Vayeira: Where Angels Fear to Tread by David Hartley Mark

Call me Matspuniel—a long enough name for an Archangel, but I am a recent Creation of the Lord; my name means “Conscience of God,” and it is my duty to flit betwixt Heaven and Earth and report on the doings of creatures celestial and earthly, both; all creatures, great and small. I serve only at God’s direction; there are times when I am busy—United Nations investigations, World Court Proceedings, Supreme Court deliberations of matters relating to birth choice—but, on other occasions, I am idle. It’s a job, after all, not unlike that of Raphael, who heals, or Gabriel, who defends the lowly and weak, with mixed results. Angels cannot overcome Humanity’s Free Will; it’s all built into the System, you know.

My downtime I spend in the Angels’ Bar—no place of ill repute, but simply a gathering-club where we quaff asphodel-wine, sort of like earthly cotton-candy, but less substantial, and we talk; Heavens, how we talk! Eternity is a moment to us, living both In and Out of Time, and the Cherubim—both the chubby baby sort, and the more ancient breed, those built like Sphinxes, compete in games of darts, with real darts—the time passes, Celestial time….

Until the Three Archangels came in—that is, the Three who visited Abraham and Sarah. What, a long time ago? Don’t forget—we are Out of Earthly Time, in our Dimension. They had spent a long time on Earth, and were full of stories; a large Coming of Angels, great and small, gathered around them; I crept close to hear, as well. It’s my job, being Conscience, and having to report to the Boss, though He would certainly know, certainly have heard by the time I brought the Tidings by. Omniscience has its perks.

“All things considered, our visit went well,” said the First. He was a youngish Seraph, one of the Holy Flames, who had been Humanized for the Mission, but his Sky-Flickers were beginning to poke through his hair as he spoke; indeed, they waved and undulated in a manner alarming to the younger cherubim around him, “They were happy; Lord knows. They had waited for so many years for a child! Of course, we said nothing about the Sacrifice to come; let them find out, when it is time.”

“Sacrifice?” peeped a tiny Cherub, down below the table, “I heard nothing about that.”

“Never mind, Little One,” said Angel Two. He was an Ophan, and had the Chariot-Wheel-like quality of that breed; though humanized like his comrade, he was beginning to revert to his former Shape, as well: his eyes moved all around the chamber as he spoke, and his hands never stopped moving, around and around and around, illustrating all his words. “I went down with One and Three, to rain down sulphur, meteors, and fire from Heaven onto the sinful cities of Sodom and Gomorrah. It pained me to do so—we Angels are nothing if not merciful—but, Heavens! What a sight it was! I’m glad we were able to save—“

“—Lot and his family, in any case,” took up Angel Three, a stoutish Chaya Ha-Kodesh, or Holy Beast; he was a Gryphon, all lion-claws, eagle-feathers, and sharp-eyed, with a croaking tone to his voice, and the wings were his, not stamped on his back, as with the other Two. “That Mrs. Lot should not have looked back; we knew she would—that Human Free Will is a Tricky Business, no error. But there was that One Thing that disturbed us all—“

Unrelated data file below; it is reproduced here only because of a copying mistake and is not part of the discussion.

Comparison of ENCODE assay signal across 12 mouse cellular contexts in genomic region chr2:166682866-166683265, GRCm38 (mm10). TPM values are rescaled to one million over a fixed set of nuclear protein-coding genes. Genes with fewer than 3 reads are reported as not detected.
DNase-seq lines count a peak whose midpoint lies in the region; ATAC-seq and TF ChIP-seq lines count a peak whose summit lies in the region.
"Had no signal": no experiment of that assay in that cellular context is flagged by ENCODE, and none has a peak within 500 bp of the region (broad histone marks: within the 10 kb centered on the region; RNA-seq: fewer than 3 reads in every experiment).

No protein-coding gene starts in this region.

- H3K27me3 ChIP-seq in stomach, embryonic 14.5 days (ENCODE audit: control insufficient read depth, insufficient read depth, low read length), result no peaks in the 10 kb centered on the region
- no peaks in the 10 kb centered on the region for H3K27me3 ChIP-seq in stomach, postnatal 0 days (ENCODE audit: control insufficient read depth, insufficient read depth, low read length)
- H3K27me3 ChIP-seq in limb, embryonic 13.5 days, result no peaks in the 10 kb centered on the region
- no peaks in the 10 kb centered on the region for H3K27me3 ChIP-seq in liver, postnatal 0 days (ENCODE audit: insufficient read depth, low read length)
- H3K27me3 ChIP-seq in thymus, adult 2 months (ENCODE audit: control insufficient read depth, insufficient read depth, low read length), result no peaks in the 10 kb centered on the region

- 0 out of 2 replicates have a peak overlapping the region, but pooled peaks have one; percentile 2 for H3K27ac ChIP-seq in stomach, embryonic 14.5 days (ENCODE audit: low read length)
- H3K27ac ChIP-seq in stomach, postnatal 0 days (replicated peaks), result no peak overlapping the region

Disturbed an Angel? This was my cue, as Angelic, and Godly, Conscience-Bearer. I pushed to the front of the crowd; no one resisted me; they knew my Name, my Rank, my Function and Purpose: that of conveying Matters of Conscience, both Celestial and Earthly, before the Throne of Mercy and Judgment.

“What was it, Gryphon, Seraph, Ophan? Speak!” I demanded, so commandingly, with all the Authority in my Power, that the entire Coming shrank back.

“It was—it was—simply, this,” said the Gryphon, his outspread feathers withering a bit, beneath my Steely Gaze, “Was it not the Purpose of Abraham, the Friend of God, the Conscience of Humanity, as you, Matspuniel, are Conscience of Heaven and the Almighty—to go and find the Righteous People of Sodom and Gomorrah, after he bargained with God? Instead—and I say this with fullest Eagle-heart, and all the Courage I can muster, for I am but Angel, and you may reduce me to Atoms of Ether if you wish—he said Nothing. Here are the Torah’s very words:

“And God answered Abraham, ‘I will not destroy Sodom and Gomorrah, for the sake of the ten righteous that you may find there.’

“When the Lord had finished speaking to Abraham, the Lord departed; and Abraham returned to his place” (Genesis 18:32-33).

The Gryphon called to the Barkeep, Mashkiel, for three tall glasses of Asphodel; the Three took their pewter mugs, slid into a side booth of seats, and would say no more.

As for me, I returned to my corner seat, trembling: what was there to report to God? What was there to say to, or about, Abraham? When the Righteous cannot find other Righteous, when Humanity gives up on Itself, what else is there left for Conscience to do? Only to watch it be destroyed: and that, tragically, is what happened to Sodom and Gomorrah, and, it goes on, yet today…Have we not yet found Ten Righteous Human Beings, in all the World Around? I will finish my Drink, and begin my Search….

David Hartley Mark is from New York City’s Lower East Side. He attended Yeshiva University, the City University of NY Graduate Center for English Literature, and received semicha at the Academy for Jewish Religion. He currently teaches English at Everglades University in Boca Raton, FL, and has a Shabbat pulpit at Temple Sholom of Pompano Beach. His literary tastes run to Isaac Bashevis Singer, Stephen King, King David, Kohelet, Christopher Marlowe, and the Harlem Renaissance

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